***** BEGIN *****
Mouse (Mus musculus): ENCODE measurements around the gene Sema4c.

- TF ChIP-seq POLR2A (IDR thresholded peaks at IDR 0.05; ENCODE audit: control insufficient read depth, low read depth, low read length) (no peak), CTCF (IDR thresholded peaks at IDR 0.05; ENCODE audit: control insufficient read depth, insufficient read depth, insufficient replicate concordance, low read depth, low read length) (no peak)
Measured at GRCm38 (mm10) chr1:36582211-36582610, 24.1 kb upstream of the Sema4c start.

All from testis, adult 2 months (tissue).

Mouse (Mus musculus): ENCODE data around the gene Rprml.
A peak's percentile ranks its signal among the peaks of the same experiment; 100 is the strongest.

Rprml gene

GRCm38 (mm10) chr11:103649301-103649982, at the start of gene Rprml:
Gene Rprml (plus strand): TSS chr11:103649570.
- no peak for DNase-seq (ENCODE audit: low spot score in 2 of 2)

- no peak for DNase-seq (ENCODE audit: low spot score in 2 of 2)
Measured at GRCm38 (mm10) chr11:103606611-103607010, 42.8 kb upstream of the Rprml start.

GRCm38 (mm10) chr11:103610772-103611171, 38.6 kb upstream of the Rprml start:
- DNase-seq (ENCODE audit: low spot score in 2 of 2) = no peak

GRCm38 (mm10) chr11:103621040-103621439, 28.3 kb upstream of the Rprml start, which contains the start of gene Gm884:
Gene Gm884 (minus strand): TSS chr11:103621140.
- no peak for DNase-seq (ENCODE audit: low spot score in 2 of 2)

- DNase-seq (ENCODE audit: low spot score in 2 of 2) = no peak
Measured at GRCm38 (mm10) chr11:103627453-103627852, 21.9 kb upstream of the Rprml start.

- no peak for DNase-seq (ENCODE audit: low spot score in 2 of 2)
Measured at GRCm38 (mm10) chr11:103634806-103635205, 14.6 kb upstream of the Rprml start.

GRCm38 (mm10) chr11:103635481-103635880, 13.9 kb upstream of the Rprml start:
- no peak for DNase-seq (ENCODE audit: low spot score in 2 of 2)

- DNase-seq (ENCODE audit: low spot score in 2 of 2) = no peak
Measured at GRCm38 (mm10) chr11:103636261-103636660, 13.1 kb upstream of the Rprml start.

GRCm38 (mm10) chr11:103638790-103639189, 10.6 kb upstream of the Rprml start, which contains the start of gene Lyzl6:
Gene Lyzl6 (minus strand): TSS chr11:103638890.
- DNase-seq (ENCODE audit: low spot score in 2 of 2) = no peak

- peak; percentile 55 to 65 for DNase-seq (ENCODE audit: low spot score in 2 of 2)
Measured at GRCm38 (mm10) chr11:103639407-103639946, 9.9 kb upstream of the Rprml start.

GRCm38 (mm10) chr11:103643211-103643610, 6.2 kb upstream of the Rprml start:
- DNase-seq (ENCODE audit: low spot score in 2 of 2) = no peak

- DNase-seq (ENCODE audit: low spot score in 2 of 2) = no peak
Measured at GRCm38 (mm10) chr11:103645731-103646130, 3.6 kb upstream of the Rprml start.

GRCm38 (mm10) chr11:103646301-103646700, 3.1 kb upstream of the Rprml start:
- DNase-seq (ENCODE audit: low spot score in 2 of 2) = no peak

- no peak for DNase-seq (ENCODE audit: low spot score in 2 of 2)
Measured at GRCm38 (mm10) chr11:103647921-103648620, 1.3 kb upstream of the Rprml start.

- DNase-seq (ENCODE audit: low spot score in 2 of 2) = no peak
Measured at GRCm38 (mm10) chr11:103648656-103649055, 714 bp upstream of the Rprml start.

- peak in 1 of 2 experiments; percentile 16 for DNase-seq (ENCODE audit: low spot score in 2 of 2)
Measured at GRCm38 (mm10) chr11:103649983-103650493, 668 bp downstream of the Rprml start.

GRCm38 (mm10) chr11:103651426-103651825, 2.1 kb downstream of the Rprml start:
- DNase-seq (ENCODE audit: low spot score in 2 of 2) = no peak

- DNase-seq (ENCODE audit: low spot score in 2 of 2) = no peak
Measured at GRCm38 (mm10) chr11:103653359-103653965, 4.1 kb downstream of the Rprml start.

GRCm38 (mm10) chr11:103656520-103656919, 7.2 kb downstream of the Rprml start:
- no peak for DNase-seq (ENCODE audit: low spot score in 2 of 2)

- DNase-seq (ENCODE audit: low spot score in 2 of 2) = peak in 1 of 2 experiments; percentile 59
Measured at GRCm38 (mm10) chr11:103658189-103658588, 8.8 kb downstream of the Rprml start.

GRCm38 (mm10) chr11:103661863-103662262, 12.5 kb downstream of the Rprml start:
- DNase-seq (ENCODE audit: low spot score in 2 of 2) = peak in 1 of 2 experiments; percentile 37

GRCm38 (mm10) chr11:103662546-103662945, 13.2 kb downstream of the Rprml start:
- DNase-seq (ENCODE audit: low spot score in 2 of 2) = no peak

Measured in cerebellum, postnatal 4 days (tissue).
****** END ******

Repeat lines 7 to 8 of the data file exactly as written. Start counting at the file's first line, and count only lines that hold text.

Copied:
Rprml gene

GRCm38 (mm10) chr11:103649301-103649982, at the start of gene Rprml: